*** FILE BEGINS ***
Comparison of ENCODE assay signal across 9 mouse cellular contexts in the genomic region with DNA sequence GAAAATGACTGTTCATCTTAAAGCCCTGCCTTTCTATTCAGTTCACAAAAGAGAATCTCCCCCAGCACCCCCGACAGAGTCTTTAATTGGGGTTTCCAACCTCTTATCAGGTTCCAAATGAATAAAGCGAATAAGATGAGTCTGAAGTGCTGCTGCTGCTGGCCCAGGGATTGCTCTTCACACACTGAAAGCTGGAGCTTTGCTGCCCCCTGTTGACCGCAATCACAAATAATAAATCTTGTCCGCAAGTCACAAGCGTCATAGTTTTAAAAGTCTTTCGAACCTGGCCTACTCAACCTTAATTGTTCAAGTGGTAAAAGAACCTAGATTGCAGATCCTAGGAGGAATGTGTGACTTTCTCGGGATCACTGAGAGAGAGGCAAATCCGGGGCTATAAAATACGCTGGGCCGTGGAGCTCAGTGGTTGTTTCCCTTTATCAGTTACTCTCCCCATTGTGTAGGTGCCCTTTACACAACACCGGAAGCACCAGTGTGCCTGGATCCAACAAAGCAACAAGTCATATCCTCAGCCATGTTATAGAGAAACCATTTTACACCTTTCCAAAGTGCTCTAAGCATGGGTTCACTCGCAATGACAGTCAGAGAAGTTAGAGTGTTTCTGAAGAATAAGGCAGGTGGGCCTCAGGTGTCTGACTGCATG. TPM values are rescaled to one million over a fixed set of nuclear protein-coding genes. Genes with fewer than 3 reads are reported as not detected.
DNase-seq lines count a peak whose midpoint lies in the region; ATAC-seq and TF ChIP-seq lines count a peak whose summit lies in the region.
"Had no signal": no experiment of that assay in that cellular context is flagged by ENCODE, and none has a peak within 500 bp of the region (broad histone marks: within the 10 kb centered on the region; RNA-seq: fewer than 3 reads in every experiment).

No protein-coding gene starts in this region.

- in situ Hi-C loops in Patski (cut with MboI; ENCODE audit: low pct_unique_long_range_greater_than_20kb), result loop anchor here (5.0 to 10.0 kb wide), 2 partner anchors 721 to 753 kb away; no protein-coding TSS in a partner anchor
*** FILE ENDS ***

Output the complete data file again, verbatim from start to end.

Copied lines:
Comparison of ENCODE assay signal across 9 mouse cellular contexts in the genomic region with DNA sequence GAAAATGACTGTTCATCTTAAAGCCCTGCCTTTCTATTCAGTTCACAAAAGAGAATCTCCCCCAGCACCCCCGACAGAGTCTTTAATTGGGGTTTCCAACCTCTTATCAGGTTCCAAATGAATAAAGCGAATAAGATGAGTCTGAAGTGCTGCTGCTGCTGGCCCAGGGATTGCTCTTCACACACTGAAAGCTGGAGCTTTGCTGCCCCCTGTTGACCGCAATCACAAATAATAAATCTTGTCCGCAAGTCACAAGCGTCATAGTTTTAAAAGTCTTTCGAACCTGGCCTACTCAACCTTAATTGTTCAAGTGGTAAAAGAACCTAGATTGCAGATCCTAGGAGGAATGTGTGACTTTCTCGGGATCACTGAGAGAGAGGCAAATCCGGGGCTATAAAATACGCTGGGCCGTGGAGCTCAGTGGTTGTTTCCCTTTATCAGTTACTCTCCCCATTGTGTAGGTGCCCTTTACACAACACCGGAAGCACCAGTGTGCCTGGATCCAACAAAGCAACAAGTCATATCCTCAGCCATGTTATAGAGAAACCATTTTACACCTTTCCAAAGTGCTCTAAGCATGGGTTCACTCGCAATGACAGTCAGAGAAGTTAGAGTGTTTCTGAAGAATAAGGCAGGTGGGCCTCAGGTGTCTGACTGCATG. TPM values are rescaled to one million over a fixed set of nuclear protein-coding genes. Genes with fewer than 3 reads are reported as not detected.
DNase-seq lines count a peak whose midpoint lies in the region; ATAC-seq and TF ChIP-seq lines count a peak whose summit lies in the region.
"Had no signal": no experiment of that assay in that cellular context is flagged by ENCODE, and none has a peak within 500 bp of the region (broad histone marks: within the 10 kb centered on the region; RNA-seq: fewer than 3 reads in every experiment).

No protein-coding gene starts in this region.

- in situ Hi-C loops in Patski (cut with MboI; ENCODE audit: low pct_unique_long_range_greater_than_20kb), result loop anchor here (5.0 to 10.0 kb wide), 2 partner anchors 721 to 753 kb away; no protein-coding TSS in a partner anchor